The Perceptionists: Resolution (2017, Mello Music Group): Alt-hip-hop group from Boston, cut Black Dialogue, a terrific album, in 2005, plus a mixtape and a live album around that time, and nothing since then until now, although Jeffrey Haynes has had a notable career as Mr. Lif, as has Jared Bridgeman (aka Akrobatik). Not sure what happened to third member DJ Fakts One, but only two faces on this cover. Smart politics, the beats more jumbled as befits our more chaotic era. A-

Peter Perrett: How the West Was Won (2017, Domino): British singer-songwriter, fronted a memorable band called the Only Ones 1976-82, recorded a solo album in 1994 as the One, and finally came out with this album under his own name. Opener recalls "Sweet Jane" but is pretty great on its own. Then you start to recognize the old band, just older, slower, wearier, more desperate. Aren't we all? A-

Chris Potter: The Dreamer Is the Dream (2016 [2017], ECM): Tenor saxophonist, always works in some soprano, adds clarinet, bass clarinet, flute, mbira and sampler here, in a quartet with David Virelles (piano/celeste), Joe Martin (bass), and Marcus Gilmore (drums). Mostly settles into soft moods here, but occasionally busts a solo like you know he can do. B+(*)

Karriem Riggins: Headnod Suite (2017, Stones Throw): From Detroit, now based in Los Angeles, made his first impact as a jazz drummer, then as a hip-hop producer. This splits the difference, leaning toward hip-hop instrumentals, but with 29 cuts, only two over 3 minutes, it plays more like a scrapbook of ideas. B+(**)

Troy Roberts: Tales & Tones (2017, Inner Circle): Saxophonist (tenor/soprano), from Perth, Australia, half-dozen albums since 2006. Quartet with piano (Silvano Monasterios), bass (Robert Hurst), and drums (Jeff "Tain" Watts). Lively group, interesting detour on "Take the 'A' Train." B+(**)

Louis Sclavis: Asian Fields Variations (2016 [2017], ECM): French clarinetist, long discography since the early 1980s, trio here with Dominique Pifarély (violin) and Vinent Curtois (cello) -- both names in large print on the cover below the title. Chamber jazz, but it doesn't always go down smoothly, and is more interesting when it doesn't. [NB: download order shuffled from actual release.] B+(*) [dl]

Christian Scott aTunde Adjuah: Ruler Rebel (2017, Stretch Music/Ropeadope): Trumpet player from New Orleans, expanded his name for a 2012 album and evidently still uses it. First album of a promised trilogy, "speaking to a litany of issues": "Slavery in America via the Prison Industrial Complex, Food Insecurity, Xenophobia, Immigration, Climate Change, Sexual Orientation, Gender Equality, Fascism and the return of the Demagogue." No fixed band, but the various keyboards, guitar, bass, drums and exotic percussion add up to a derivative of Miles Davis funk, with two cuts featuring Elena Pinderhughes' flute. B+(**)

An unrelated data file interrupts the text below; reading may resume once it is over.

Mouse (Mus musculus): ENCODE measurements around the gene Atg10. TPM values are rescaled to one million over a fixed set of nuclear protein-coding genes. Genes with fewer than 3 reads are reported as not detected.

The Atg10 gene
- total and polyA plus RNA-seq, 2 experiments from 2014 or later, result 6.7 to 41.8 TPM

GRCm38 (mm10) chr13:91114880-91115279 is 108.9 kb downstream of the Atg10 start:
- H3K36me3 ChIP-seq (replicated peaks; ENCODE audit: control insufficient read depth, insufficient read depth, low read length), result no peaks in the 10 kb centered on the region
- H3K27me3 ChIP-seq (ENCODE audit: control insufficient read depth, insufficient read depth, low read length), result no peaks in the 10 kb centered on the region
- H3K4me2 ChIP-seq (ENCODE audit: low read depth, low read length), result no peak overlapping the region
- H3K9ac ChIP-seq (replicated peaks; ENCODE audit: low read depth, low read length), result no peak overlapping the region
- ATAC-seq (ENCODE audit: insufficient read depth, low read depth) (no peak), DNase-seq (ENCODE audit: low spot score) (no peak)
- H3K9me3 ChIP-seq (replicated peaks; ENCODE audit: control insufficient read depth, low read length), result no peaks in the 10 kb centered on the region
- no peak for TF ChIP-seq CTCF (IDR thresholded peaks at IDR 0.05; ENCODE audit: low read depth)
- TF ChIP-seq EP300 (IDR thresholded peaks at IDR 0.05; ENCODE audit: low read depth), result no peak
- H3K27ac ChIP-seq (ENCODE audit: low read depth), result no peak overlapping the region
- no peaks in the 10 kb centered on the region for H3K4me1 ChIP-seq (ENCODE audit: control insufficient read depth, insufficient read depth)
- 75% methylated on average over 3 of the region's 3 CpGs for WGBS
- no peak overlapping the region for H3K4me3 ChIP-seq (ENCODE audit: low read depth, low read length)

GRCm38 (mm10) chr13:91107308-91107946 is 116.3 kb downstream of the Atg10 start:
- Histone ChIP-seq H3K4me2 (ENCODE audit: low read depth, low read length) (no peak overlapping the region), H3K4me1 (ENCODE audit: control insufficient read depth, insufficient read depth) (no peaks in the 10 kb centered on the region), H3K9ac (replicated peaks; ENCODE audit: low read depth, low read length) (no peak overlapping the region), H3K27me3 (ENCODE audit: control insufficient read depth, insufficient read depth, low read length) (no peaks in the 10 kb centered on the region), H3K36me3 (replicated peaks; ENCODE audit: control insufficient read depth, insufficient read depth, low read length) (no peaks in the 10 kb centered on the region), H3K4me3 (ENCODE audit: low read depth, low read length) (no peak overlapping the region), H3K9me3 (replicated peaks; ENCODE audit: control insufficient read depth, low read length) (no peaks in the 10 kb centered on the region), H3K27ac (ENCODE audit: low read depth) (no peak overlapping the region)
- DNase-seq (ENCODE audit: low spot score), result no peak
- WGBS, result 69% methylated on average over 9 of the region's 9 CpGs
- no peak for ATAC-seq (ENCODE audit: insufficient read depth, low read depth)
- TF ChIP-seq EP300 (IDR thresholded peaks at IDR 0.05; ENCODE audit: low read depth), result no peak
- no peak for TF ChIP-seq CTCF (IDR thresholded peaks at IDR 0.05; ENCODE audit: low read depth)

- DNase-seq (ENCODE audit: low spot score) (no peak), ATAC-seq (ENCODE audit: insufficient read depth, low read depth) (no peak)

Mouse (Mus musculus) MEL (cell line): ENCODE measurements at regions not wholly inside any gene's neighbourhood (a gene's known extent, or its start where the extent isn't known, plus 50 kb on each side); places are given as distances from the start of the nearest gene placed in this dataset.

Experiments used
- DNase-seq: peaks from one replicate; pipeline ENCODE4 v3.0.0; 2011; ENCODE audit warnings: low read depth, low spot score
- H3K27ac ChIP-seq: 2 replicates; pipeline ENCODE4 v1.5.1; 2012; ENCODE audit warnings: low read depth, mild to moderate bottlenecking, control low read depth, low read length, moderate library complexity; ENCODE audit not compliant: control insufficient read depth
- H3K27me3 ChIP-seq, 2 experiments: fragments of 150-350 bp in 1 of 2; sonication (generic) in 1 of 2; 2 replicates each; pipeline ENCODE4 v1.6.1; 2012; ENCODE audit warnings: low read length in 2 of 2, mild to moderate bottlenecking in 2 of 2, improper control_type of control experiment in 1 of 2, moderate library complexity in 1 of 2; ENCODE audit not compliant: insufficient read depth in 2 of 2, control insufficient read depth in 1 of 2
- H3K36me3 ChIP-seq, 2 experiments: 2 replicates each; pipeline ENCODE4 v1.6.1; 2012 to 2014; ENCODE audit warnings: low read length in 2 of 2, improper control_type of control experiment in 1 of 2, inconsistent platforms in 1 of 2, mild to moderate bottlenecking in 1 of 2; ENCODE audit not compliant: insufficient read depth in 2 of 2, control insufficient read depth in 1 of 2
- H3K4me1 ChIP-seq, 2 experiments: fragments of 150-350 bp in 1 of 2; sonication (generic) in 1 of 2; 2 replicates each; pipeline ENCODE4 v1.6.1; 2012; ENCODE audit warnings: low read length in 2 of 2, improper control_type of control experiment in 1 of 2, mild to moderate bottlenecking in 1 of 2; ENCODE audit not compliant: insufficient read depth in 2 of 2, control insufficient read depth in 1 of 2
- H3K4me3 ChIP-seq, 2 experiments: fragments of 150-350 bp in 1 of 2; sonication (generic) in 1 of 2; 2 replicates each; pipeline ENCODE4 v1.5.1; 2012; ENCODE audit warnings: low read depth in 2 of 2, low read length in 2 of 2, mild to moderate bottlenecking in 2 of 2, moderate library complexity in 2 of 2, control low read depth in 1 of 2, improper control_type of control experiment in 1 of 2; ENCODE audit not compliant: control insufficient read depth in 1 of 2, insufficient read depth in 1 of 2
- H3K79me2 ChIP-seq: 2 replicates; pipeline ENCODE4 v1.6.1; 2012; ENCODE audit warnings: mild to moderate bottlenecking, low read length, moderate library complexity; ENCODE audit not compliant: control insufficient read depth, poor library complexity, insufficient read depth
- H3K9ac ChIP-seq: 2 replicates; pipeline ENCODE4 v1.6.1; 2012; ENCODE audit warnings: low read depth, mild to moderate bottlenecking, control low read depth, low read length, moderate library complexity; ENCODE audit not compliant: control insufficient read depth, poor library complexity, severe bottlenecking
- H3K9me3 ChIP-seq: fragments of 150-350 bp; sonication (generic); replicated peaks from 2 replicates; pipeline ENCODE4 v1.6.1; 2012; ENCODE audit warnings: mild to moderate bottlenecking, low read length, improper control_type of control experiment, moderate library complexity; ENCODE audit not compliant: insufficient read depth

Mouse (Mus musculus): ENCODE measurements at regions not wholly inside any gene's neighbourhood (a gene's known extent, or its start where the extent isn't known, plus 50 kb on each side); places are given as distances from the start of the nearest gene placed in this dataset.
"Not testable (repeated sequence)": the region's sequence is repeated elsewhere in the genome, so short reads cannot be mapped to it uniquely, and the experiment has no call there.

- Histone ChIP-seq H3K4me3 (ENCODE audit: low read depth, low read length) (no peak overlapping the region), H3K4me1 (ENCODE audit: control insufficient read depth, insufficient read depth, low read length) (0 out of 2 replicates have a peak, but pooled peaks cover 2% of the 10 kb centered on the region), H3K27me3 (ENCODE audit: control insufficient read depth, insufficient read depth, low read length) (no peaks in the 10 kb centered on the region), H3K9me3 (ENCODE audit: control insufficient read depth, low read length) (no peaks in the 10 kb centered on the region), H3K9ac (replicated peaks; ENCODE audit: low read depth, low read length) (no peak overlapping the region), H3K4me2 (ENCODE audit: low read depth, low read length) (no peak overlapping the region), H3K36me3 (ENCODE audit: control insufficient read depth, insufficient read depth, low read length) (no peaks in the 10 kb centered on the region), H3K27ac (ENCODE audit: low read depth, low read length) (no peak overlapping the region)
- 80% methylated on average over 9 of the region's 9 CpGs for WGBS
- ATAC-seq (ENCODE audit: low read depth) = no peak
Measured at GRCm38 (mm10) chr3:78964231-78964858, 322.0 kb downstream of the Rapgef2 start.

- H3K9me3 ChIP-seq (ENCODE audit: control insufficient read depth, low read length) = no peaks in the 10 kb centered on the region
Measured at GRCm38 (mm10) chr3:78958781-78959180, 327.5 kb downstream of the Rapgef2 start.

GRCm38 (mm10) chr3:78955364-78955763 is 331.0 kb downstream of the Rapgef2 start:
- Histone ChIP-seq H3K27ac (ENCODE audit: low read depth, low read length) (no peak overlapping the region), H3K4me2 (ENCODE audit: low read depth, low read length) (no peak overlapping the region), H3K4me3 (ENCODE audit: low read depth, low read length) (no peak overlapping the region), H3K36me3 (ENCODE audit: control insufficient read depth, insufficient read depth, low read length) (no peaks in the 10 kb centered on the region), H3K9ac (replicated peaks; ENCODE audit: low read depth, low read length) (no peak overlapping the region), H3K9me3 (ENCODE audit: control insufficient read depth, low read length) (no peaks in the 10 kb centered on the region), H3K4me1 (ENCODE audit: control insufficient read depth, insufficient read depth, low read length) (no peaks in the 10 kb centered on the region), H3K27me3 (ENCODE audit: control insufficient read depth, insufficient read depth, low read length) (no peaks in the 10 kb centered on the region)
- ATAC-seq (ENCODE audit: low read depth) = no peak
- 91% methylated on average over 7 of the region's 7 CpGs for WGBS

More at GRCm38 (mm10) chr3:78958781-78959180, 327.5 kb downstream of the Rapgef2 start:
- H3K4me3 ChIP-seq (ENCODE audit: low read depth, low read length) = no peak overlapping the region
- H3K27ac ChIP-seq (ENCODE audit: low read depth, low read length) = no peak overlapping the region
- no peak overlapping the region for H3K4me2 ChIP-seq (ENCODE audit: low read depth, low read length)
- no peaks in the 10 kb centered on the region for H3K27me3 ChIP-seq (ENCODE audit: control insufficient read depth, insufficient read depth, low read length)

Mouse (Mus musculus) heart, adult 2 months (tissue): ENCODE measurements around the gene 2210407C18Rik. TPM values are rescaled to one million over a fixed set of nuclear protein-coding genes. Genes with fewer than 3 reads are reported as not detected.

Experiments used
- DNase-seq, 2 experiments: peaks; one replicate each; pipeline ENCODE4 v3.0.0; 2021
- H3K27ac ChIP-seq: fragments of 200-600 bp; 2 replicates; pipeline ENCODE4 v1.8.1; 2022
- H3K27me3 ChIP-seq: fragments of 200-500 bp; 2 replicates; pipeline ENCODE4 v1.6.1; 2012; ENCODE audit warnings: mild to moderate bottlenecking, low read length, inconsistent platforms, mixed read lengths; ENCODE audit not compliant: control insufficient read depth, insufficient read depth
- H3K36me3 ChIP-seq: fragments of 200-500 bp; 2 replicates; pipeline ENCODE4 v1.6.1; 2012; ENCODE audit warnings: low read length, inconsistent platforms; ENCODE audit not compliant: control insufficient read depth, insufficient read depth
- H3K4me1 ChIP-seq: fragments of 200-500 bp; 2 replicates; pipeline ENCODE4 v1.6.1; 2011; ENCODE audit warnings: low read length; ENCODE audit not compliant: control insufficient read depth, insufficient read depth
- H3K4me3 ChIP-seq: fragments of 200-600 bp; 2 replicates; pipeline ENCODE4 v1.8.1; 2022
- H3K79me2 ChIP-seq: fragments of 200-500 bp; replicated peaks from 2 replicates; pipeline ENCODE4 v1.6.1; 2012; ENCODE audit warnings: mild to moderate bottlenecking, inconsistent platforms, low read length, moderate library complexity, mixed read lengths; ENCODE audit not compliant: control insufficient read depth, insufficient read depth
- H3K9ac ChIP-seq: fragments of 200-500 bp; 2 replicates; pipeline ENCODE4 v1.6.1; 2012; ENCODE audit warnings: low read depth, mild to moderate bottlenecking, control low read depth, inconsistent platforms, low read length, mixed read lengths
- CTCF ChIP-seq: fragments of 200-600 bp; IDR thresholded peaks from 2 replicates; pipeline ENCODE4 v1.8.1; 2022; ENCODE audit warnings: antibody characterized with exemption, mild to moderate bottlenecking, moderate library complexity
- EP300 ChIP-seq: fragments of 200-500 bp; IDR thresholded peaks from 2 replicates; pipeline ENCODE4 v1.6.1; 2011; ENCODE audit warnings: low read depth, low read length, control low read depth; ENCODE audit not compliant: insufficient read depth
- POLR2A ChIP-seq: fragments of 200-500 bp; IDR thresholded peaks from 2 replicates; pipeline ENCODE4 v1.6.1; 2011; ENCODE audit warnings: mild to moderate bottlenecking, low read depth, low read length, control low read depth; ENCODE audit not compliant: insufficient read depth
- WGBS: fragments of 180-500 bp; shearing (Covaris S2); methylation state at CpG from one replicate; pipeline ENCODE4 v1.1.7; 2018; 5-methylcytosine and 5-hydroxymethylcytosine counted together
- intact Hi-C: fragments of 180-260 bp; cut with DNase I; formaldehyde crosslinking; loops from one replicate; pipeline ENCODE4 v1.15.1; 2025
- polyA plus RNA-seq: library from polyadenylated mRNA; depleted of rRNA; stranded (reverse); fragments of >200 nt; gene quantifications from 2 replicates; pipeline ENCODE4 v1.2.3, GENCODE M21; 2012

Christian Scott aTunde Adjuah: Diaspora (2017, Stretch Music/Ropeadope): Second installment in his trilogy, credits the leader with many things in addition to his trumpet, including "sonic architecture," and doubles down early on Elena Pinderhughes' flute, adding a Sarah Elizabeth Charles vocal to close. B+(**)

Sex Mob: Cultural Capital (2016, Rex): Long-running quartet, released five albums 1998-2003, since then just one more every 3-4 years, making this their ninth. They've often done covers/spoofs in the past (e.g., Sex Mob Does Bond), but everything here was written by Steven Bernstein (slide trumpet, alto horn), with old hands Briggan Krauss (alto/baritone sax, guitar), Tony Scherr (acoustic/electric bass, guitar), and Kenny Wollesen (drums/percussion). Plenty clever tricks, but no great jokes. B+(**)

ShitKid: ShitKid (2016, PNKSLM, EP): Swedish singer-songwriter Åsa Söderqvist. Eight cuts, 17:40, three with excrement in the title, but the single is "Oh Please Be a Cocky Cool Kid." Not clear whether the distortion is an aesthetic ploy or just sloppy recording. [Same title and cover previously released as 3-song, 7:23 single.] B- [bc]

ShitKid: EP 2 (2017, PNKSLM, EP): Not quite maturity, but she's learning, using the distortion more artfully, picking up bits of melody that recall girl groups or the NY Dolls doing girl groups although they're still pretty amateurish. Four songs, 10:52. B [bc]

ShitKid: Fish (2017, PNKSLM): Nine-cut, 28:15 "LP" -- repeats two songs from EP 2, including the obvious single "Sugar Town." Fans may be disappointed that the distortion abates, but that sounds like progress to me. Only a matter of time before she picks another moniker. B+(*) [bc]

Rotem Sivan: Antidote (2017, Alma): Israeli guitarist, based in New York, leads a trio with Haggai Cohen Milo (bass) and Colin Stranahan (drums). Nice tone and momentum. B+(**)

Bria Skonberg: With a Twist (2017, Okeh): Canadian, based in New York, sings and plays trumpet, fifth album, mostly novelties swung hard in Gil Goldstein arrangements. Lots of studio musicians sashaying in and out. Not as much trumpet as I'd like, but she's sassy and fun. B+(*)

Songhoy Blues: Résistance (2017, Fat Possum): Guitar band from Mali, second US album, not sure if they have any from their days in Bamako, but they've moved on from covering Ali Farka Touré. Indeed, if you buy the line that Touré plays blues like John Lee Hooker, they resemble a Southern rock band, although they occasionally slip up. B+(**)

Sorority Noise: You're Not as ____ as You Think (2017, Triple Crown): Guitar band from Hartford, CT; third album, rather short, running 10 songs in 29:38 as they turn their anxieties into excruciating pain and sometimes resolve, or something like that. B+(**)